Friendship, Community Engagement and the Inukshuk

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Part 2: Community-Driven Tour 2008
(For Part 1, head here)
If there is anything that has stood out about this tour, it has been the spirit of connection, friendship, warmth, love that has infused every step along the way.

The line between friends and family blurred years ago for me. These days, the line between clients and friends has blurred equally. And this trip has joyfully blurred all of it.

Along the route from Tucson to our first “official” stop, we visited Jeane Vogel – friend, colleague, incredible artist. We had planned on spending a whole day just playing with Jeane, seeing St. Louis, her hometown. And after dinner the night we arrived, I got the stomach flu, rendering me useless to anything but the bathroom the whole of our “day off.”

Jeane made me soup, and brought Dimitri a supper that included local beer. She hung out in our hotel suite, and let me moan on the couch. That’s what friends do.

(On the way back to Tucson, we will stop in St. Louis and try again. I want to see Jeane’s studio. I want to be surrounded by the beauty of her work. I want time to play with my friend who always makes me find something to laugh about, even in the worst of life’s tragedies.)

In Danbury, CT, we got to spend time with my best friend from childhood, Debbie, and her husband, whom I have known since we were all 18 together. And for the first time since our kids were born (Lizzie is almost 23), Deb and I took a whole day together to just do nothing. We did some shopping. We picked apples. We drove to pretty places.

It was great to visit with her sister (and their new puppy!), and her mom and dad (who were my 2nd family when we were growing up), and Deb’s own kids. But having Debbie all to myself for a whole day – a day where we could just “be” together – was total and complete heaven.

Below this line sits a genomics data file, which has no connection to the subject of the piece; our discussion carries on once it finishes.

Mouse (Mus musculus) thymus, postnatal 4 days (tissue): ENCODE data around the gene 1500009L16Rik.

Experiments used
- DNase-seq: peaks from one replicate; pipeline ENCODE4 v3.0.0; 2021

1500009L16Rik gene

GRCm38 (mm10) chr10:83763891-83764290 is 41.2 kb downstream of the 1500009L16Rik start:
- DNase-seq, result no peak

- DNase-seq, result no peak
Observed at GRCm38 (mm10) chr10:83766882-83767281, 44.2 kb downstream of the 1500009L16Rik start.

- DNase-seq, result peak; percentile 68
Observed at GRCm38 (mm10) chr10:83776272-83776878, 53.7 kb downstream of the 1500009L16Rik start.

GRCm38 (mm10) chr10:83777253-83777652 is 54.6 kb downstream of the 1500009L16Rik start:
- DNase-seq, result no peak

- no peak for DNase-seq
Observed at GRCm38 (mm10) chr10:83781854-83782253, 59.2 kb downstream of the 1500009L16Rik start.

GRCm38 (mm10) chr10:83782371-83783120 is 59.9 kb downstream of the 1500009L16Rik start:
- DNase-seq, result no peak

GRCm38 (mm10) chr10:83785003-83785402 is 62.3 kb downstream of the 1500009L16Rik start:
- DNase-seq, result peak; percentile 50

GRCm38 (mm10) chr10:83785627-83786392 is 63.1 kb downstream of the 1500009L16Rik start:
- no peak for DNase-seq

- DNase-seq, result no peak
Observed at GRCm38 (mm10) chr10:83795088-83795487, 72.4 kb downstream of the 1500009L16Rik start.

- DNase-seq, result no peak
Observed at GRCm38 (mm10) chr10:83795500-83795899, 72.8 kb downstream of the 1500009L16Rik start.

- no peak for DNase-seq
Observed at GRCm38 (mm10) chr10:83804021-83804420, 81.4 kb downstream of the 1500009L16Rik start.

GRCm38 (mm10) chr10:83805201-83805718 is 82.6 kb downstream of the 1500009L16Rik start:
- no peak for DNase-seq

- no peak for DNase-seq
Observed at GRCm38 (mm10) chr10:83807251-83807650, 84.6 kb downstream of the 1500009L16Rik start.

From there, we headed into western NY, where I got to see two friends I have not seen in 22 years. Roz and Paula and I were dorm-mates when I first left home for college in Binghamton, NY. And after 22 years apart, we picked up as if nothing had happened. Spending time with real friends is like that.

We are in Canada now. This part of the tour has been a million stories in one short week.

A fabulous day in Toronto with Dimitri’s family, surrounding him with the love and language and food that brought comfort to his mourning soul. I watched him relax and simply dwell in it – watched as his aged uncle and aunts showered him with love in the language of his birth – a language I do not understand, but knew every word they said. Even in the sadness of mourning,  love is its own language.

We connected with our friend and colleague, Jane Garthson, who drove the 90 minutes from Toronto to Guelph to help out with our workshop there.

Jane registered attendees. She sat at the book table while Dimitri took care of all the other workshop details. She helped us pack up as we prepared to leave. It was a wonderful gift. But then, friendship is always a wonderful gift.

As we prepare to leave Canada for Michigan, we are in London. Our dear friend Nathan Garber helped arrange for a workshop here, and we have spent the day with Nathan and his wife, Margaret, as they showed us the London they love.

In the late afternoon, we headed to Gibbons Park, where Sunny, the sweetest dog in the world, takes Nathan and Margaret for a walk each day. They showed us the park bench that Nathan and his sister and brother dedicated to the memory of their mother. We marveled at the work of the river beavers, as Margaret lamented the loss of tree after tree after tree.

In the sun’s last light, we walked the wooded trail along the Thames, looped across the almost-done-flowering meadow of the floodplain. As night fell, we meandered back across manicured park lawns, blanketed with fallen red maple leaves. Back at their home, we shared dinner and conversation curtailed only by the late hour.

Friendship. Love. Family. Connection. What else is there?

Several years ago, a colleague (who has since become a friend) had left the business world to work at a foundation in the next phase of his life. He was facilitating a group of consultants from the Community Benefit world, and as a warm-up, asked the group to tell of their favorite client. Consultant after consultant either said, “Well, they are all favorites,” or “I guess it would be the one I’m working with now.”

Finally Jon interrupted. “Are you guys all kidding?” he asked. “I just left the world of corporate marketing, and if I loved a client every 5 years, I considered myself lucky. Do you guys really love all your clients?” And we all smiled. In the world of community work, the answer is almost always, “Yes.”